Combining of Mobile Apps into Education Technology has become an significant thing in almost everyone’s lives. It has been added into the educational procedures over and over again throughout the years and has granted better implements to help learning. One implement is the Internet. Keeping up with technologies, schoolsare now incorporating mobile learning into both their regular and distance classes. Many schools are creating mobile apps to assign students to partake in their classwork in and out of the classroom (Olavsrud, 2011).
Today people are always on their phones, either emailing on their phones or shop on their phones. At most jobs, it would be troublesome to work without a mobile device. One might ask why not access and use all that mobile technology has to propose. Kukulska-Hulme and Traxler (as cited in Zawacki-Richter, Brown, ; Delport, 2009) state that mobile devices can “open up new opportunities for independent investigations, practical fieldwork, professional updating, and on the-spot access to knowledge. They can also supply the mechanism for improved individual learner maintain and guidance, and for more efficient progress administration and management” (para. 14).
Mobile applications can be used on school grounds maps and GPS location to help students navigate across school grounds maps as well as access school directories and event schedules. Students can investigate schools libraries and other things, find reference enlightenment, practice required skills, submit assignments, and access grades (Engebretson, 2010). School groups can use apps to send magnitude messages. “Professors are able to utilize apps to send attendance reports, send automatic emails to absent students, and have class or group discussion forums” (Engebretson, 2010, para. 3). General educational applications various creator can be downloaded by students and can be very useful. Apps in English, Math, Science, History and Geography, Art, Music, and originality (Apple, 2012).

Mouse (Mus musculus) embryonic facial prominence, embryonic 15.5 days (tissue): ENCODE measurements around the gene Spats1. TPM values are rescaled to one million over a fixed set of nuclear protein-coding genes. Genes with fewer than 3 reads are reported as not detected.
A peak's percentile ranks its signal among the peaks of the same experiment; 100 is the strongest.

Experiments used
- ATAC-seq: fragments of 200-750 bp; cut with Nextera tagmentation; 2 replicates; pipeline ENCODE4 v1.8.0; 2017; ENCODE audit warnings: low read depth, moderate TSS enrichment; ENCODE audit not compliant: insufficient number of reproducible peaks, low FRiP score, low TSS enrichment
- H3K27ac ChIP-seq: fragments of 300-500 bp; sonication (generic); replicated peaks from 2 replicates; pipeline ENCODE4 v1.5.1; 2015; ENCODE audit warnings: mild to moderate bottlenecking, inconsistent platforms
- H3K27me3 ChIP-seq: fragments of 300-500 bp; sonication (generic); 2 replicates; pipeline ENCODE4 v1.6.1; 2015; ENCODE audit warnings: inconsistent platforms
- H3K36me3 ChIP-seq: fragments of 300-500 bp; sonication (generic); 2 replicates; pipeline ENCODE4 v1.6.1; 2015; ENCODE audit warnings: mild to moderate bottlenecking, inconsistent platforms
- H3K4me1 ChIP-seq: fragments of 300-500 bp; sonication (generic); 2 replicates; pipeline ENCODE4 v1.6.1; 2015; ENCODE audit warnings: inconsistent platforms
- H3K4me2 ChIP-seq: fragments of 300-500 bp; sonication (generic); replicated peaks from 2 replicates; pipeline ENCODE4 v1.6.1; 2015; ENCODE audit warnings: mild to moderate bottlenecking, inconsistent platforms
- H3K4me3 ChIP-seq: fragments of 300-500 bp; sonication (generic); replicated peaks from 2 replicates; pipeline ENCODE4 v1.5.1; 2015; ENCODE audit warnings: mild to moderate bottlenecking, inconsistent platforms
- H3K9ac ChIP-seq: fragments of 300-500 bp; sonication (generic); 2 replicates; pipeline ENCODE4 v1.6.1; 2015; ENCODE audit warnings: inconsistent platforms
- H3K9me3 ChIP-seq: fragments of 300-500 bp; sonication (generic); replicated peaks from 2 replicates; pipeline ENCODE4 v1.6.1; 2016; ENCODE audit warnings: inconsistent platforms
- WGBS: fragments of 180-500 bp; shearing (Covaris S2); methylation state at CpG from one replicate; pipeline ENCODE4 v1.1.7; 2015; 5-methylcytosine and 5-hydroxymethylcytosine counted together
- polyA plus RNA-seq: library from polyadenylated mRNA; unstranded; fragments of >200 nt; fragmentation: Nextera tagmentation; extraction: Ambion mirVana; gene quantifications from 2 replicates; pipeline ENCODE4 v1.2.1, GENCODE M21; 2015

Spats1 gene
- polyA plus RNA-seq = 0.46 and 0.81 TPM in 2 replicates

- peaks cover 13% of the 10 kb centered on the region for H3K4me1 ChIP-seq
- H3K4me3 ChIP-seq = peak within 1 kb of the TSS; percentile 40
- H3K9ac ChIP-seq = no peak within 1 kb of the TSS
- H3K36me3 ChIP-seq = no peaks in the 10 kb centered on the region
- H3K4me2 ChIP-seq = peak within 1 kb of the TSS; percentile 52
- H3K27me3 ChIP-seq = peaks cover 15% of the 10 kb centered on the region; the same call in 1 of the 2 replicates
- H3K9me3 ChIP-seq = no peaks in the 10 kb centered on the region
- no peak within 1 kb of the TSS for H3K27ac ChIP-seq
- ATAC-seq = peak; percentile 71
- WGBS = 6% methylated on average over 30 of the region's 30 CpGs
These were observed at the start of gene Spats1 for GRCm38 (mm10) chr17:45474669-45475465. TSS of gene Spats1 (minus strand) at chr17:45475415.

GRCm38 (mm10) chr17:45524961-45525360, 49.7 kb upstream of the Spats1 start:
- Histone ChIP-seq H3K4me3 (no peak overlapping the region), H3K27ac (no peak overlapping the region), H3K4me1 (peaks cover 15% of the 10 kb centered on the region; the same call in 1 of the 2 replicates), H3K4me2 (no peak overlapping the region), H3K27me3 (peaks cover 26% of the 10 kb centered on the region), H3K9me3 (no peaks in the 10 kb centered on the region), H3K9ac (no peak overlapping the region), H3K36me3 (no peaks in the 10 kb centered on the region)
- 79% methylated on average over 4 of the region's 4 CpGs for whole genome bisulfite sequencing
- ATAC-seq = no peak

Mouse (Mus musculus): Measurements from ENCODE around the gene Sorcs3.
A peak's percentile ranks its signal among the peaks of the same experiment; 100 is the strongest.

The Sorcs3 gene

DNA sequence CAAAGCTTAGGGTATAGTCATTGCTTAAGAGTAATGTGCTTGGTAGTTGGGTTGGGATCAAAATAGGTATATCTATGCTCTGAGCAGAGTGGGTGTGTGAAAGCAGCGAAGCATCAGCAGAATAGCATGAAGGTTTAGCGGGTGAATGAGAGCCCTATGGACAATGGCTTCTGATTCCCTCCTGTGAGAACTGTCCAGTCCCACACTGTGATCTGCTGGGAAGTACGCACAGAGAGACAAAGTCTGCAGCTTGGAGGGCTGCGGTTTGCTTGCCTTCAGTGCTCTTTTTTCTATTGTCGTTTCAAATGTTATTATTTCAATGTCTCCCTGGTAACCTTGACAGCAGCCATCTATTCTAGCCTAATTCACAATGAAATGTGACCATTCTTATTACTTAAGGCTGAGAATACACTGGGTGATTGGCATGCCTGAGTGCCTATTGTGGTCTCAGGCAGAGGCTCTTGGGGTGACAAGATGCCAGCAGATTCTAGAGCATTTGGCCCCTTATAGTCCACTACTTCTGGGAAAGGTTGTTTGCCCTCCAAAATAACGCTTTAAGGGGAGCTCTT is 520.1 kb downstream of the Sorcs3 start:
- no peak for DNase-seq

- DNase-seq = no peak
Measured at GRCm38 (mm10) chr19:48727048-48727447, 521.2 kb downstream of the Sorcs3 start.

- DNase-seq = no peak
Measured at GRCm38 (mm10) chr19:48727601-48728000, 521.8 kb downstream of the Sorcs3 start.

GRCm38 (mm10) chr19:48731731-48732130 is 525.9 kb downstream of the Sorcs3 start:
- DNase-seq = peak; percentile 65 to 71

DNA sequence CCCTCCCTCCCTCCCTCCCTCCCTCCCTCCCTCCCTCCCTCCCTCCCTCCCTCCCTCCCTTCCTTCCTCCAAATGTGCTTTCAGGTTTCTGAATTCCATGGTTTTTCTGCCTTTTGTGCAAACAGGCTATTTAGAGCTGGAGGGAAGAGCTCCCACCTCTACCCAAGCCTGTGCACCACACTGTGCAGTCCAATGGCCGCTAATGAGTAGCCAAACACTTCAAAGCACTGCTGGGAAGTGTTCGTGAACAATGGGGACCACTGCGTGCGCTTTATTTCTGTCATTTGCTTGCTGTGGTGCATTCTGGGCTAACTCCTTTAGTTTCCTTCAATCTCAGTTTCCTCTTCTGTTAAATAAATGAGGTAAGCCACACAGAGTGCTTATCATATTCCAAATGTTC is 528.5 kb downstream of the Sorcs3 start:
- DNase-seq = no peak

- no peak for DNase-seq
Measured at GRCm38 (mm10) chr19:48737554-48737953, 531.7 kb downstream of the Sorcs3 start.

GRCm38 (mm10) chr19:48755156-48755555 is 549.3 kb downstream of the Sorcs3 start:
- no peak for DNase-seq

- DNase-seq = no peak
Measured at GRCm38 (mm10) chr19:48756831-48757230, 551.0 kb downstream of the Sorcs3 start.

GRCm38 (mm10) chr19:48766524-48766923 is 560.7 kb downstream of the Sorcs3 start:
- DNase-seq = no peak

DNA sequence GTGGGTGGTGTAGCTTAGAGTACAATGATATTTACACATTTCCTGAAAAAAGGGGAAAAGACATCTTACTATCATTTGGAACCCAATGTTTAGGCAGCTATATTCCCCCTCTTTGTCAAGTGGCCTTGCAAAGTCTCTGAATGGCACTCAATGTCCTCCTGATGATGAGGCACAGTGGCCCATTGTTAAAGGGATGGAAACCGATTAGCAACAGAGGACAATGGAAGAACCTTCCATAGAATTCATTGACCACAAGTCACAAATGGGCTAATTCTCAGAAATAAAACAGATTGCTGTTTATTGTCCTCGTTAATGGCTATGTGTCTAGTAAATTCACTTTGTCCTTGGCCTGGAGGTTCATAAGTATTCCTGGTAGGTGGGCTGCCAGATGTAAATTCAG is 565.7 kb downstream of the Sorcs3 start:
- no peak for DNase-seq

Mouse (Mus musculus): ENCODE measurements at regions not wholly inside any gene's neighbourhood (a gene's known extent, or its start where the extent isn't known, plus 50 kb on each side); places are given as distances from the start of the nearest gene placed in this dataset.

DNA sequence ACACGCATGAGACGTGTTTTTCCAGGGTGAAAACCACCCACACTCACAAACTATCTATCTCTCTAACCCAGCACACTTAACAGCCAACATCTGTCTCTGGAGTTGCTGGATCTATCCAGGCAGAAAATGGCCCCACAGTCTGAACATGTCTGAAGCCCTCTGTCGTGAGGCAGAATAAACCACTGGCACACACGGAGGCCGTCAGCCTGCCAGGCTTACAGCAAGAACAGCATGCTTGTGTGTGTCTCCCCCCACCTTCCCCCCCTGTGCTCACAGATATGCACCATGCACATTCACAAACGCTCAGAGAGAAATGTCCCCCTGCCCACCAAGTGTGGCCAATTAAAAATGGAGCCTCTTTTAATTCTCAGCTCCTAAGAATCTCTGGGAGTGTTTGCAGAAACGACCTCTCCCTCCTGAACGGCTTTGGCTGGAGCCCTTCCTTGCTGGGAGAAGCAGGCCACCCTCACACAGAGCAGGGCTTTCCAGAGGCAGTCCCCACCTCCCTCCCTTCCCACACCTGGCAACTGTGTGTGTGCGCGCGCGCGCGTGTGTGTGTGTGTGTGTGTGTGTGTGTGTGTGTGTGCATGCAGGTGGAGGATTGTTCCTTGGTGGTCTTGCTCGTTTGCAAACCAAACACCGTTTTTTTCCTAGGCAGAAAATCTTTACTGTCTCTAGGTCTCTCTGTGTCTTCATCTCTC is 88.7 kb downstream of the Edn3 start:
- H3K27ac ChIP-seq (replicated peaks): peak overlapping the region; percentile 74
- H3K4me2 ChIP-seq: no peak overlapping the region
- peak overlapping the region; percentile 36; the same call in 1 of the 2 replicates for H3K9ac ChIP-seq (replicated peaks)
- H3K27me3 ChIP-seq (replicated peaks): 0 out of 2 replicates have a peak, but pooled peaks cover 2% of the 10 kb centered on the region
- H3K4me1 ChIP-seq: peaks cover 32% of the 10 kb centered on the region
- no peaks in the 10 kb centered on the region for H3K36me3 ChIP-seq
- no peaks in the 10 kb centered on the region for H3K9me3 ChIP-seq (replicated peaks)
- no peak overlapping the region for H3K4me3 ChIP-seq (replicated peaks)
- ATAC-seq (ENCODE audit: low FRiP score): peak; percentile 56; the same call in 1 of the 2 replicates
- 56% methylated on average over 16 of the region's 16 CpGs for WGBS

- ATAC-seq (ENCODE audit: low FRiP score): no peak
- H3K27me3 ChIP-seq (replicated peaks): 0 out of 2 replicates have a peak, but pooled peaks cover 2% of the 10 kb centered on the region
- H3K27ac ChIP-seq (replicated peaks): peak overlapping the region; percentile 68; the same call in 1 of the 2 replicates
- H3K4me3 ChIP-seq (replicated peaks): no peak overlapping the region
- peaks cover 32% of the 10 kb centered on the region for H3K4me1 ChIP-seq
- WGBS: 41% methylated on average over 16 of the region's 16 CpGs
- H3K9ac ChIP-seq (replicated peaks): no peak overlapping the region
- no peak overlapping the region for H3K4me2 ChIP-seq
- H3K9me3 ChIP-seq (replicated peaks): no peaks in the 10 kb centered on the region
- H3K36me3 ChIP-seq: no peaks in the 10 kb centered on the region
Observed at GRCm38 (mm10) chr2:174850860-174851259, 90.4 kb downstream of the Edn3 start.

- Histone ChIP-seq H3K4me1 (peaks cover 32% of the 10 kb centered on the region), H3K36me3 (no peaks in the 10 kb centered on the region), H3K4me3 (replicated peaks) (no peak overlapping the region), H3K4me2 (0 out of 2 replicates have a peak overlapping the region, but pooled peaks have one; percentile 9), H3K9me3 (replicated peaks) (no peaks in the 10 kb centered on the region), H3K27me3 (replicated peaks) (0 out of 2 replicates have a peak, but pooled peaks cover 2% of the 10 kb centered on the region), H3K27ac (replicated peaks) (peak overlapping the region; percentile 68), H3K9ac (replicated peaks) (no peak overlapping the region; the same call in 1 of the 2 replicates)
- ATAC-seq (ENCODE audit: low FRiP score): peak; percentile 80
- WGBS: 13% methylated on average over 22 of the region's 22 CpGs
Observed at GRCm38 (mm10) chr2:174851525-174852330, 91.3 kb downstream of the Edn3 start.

As with any improvement to a system, there are difficulties and obstacles to overcome. Within learning institutions, having apps that are usable on a variety of systems is also an obstacle (Olavsrud, 2011). Students and educators are using varying devices and systems, and apps need to be able to work efficiently across all these systems. Long writing assignments are also difficult to accomplish through an app on a phone or tablet. Although shorter discussion forums work well, most would agree that essays and any kind of creative design are too complex to work out on a mobile device. Quillen (2011) also explains that there are not many apps out there that have “content designed to fit the face-to face classroom” (p. 16). Most apps designed to run on handheld devices do not let teachers monitor student progress or save student data.
Mobile apps can convert how students learn. As Mike Pennington says (as cited in Walker, 2012), “Schools need to embrace mobile technology and mobile learning. Students live in this world. These devices belong in the classroom” (para.3). Whether it is allowing college students to reserve funds by not having to purchase expensive $100 scientific calculators or letting GED students practice basic algebra, apps can be learning resources. It is predicted that in the next five years, smartphones or tablets will be in the hands of every student in the United States (Walker, 2012). Because of this, using mobile apps in education seems to be inevitable.